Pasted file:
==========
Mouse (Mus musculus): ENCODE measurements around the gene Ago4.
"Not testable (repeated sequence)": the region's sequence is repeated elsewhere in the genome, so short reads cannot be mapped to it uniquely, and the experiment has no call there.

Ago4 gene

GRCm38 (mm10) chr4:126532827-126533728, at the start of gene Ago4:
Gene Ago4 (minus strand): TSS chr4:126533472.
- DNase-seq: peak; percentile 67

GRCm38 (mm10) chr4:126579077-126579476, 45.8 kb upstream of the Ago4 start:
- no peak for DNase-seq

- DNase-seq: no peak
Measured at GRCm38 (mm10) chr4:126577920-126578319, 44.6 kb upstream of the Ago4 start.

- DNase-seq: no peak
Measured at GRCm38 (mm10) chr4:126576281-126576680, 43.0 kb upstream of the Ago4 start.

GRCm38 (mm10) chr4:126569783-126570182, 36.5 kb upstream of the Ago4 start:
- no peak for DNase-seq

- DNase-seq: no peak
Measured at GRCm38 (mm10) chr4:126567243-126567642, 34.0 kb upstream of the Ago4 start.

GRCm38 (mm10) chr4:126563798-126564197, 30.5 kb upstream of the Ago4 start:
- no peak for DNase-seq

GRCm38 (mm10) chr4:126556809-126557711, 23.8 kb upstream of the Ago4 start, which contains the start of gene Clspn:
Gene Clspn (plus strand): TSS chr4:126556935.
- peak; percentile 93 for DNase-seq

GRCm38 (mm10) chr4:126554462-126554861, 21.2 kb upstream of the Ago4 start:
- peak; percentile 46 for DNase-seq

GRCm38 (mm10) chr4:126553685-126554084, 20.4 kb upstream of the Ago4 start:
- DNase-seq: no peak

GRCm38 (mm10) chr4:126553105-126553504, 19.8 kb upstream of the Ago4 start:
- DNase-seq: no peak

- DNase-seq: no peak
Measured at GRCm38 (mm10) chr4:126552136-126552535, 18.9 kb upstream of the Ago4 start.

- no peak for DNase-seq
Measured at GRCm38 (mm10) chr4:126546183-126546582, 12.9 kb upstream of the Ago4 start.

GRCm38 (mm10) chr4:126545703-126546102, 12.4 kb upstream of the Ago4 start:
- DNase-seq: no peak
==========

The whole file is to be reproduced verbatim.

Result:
Mouse (Mus musculus): ENCODE measurements around the gene Ago4.
"Not testable (repeated sequence)": the region's sequence is repeated elsewhere in the genome, so short reads cannot be mapped to it uniquely, and the experiment has no call there.

Ago4 gene

GRCm38 (mm10) chr4:126532827-126533728, at the start of gene Ago4:
Gene Ago4 (minus strand): TSS chr4:126533472.
- DNase-seq: peak; percentile 67

GRCm38 (mm10) chr4:126579077-126579476, 45.8 kb upstream of the Ago4 start:
- no peak for DNase-seq

- DNase-seq: no peak
Measured at GRCm38 (mm10) chr4:126577920-126578319, 44.6 kb upstream of the Ago4 start.

- DNase-seq: no peak
Measured at GRCm38 (mm10) chr4:126576281-126576680, 43.0 kb upstream of the Ago4 start.

GRCm38 (mm10) chr4:126569783-126570182, 36.5 kb upstream of the Ago4 start:
- no peak for DNase-seq

- DNase-seq: no peak
Measured at GRCm38 (mm10) chr4:126567243-126567642, 34.0 kb upstream of the Ago4 start.

GRCm38 (mm10) chr4:126563798-126564197, 30.5 kb upstream of the Ago4 start:
- no peak for DNase-seq

GRCm38 (mm10) chr4:126556809-126557711, 23.8 kb upstream of the Ago4 start, which contains the start of gene Clspn:
Gene Clspn (plus strand): TSS chr4:126556935.
- peak; percentile 93 for DNase-seq

GRCm38 (mm10) chr4:126554462-126554861, 21.2 kb upstream of the Ago4 start:
- peak; percentile 46 for DNase-seq

GRCm38 (mm10) chr4:126553685-126554084, 20.4 kb upstream of the Ago4 start:
- DNase-seq: no peak

GRCm38 (mm10) chr4:126553105-126553504, 19.8 kb upstream of the Ago4 start:
- DNase-seq: no peak

- DNase-seq: no peak
Measured at GRCm38 (mm10) chr4:126552136-126552535, 18.9 kb upstream of the Ago4 start.

- no peak for DNase-seq
Measured at GRCm38 (mm10) chr4:126546183-126546582, 12.9 kb upstream of the Ago4 start.

GRCm38 (mm10) chr4:126545703-126546102, 12.4 kb upstream of the Ago4 start:
- DNase-seq: no peak